Engineers are challenged daily to come up with economical product designs that reduce weight, size, raw materials and labor. This competitive mandate affects every design facet, including the fasteners needed to hold components in place.
Inventors of manufacturing technology have many sources of inspiration. One is human anatomy, which has led to the development of things like hand-like grippers and collaborative robots. Another is commercial technology that is used in toys.
For decades, batteries have powered everything from toys and toothbrushes to personal electronics and power tools. But, that's just scratching the surface. During the next decade, advanced batteries will be mass-produced for a wide variety of new applications on land, sea and air.
There are good and bad aspects to repetition. On one hand, it's a proven way to learn to expertly perform a task. On the other, it can lead to physical problems like carpal tunnel syndrome, and bad arthritis in the hands, arms, legs and back.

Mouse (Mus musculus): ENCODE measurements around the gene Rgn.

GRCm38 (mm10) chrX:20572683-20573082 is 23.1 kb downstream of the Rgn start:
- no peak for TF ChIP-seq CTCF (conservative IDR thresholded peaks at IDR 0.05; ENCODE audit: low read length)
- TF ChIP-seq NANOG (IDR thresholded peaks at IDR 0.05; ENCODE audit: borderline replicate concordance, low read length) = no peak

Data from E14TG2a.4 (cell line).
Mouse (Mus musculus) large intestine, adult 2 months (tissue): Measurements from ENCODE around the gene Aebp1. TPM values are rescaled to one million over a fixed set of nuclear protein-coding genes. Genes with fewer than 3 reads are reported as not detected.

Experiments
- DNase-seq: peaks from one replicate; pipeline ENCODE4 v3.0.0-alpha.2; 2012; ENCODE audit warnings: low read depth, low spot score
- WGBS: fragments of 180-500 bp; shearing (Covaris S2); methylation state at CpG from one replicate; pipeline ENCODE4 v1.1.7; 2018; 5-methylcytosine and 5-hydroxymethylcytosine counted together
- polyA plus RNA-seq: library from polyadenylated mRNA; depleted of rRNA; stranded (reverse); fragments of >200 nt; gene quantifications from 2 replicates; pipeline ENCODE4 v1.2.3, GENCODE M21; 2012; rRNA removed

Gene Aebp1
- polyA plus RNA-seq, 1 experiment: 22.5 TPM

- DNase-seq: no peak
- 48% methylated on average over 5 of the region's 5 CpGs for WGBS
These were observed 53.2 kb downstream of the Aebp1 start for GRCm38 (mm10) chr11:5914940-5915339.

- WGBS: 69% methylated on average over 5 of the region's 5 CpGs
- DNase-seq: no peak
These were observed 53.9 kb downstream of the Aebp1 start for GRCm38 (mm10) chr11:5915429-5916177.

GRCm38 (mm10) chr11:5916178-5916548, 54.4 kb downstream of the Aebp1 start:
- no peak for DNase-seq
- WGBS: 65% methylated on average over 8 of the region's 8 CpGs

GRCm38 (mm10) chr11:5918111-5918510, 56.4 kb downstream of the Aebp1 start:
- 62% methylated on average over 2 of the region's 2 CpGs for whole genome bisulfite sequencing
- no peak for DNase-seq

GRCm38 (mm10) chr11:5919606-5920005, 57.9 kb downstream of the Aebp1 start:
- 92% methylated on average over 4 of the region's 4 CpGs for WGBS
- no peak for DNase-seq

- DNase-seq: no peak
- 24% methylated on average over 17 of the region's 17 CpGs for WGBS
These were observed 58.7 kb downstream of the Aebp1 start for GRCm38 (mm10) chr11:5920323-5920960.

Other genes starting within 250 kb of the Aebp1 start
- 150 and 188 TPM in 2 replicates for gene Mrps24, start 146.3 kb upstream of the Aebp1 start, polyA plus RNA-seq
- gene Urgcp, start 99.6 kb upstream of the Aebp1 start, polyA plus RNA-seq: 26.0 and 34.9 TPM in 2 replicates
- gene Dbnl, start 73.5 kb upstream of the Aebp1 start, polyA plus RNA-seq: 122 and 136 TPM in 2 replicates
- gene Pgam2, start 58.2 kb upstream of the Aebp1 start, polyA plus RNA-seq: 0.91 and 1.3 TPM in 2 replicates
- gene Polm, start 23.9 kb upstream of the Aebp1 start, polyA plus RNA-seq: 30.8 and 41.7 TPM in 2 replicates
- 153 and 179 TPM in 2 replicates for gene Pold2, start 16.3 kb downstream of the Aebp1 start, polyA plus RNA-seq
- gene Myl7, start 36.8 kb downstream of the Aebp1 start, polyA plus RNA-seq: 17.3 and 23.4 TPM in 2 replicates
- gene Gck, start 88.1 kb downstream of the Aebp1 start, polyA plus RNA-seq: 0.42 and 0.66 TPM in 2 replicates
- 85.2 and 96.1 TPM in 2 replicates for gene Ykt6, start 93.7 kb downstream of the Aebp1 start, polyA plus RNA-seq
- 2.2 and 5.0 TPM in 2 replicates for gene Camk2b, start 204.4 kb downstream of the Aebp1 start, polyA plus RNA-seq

Whether it's a car or a computer, a toy or a toaster, almost every assembled product has at least a few threaded fasteners. Indeed, 62 percent of ASSEMBLY's readers use threaded fasteners of one form or another to assemble their products.
Strong and lightweight, carbon-fiber reinforced plastic (CFRP) offers numerous benefits to automotive and aerospace manufacturers. Many engineers are intrigued by potential applications for the material, yet remain frustrated by joining challenges.
Manufacturing high-quality products is always serious business, even when the products are used for fun. KTM AG, for example, builds each of its off-road motorcycles with top-notch and thoroughly tested parts so that each model is "ready to race."
High-strength threaded fasteners are critical components in the assembly of virtually every form of transportation and industrial machinery. Industry-accepted standards for the measurement and performance of these critical parts have existed for decades, but recent failures of threaded fasteners in service and qualification testing are bringing new focus to the critical area between the head and shank of the fastener.
Traditionally, assemblers use semiautomated or manual tools to drive screws. While that technology is still used for some fastening applications, more manufacturers are investing in robotic screwdriving.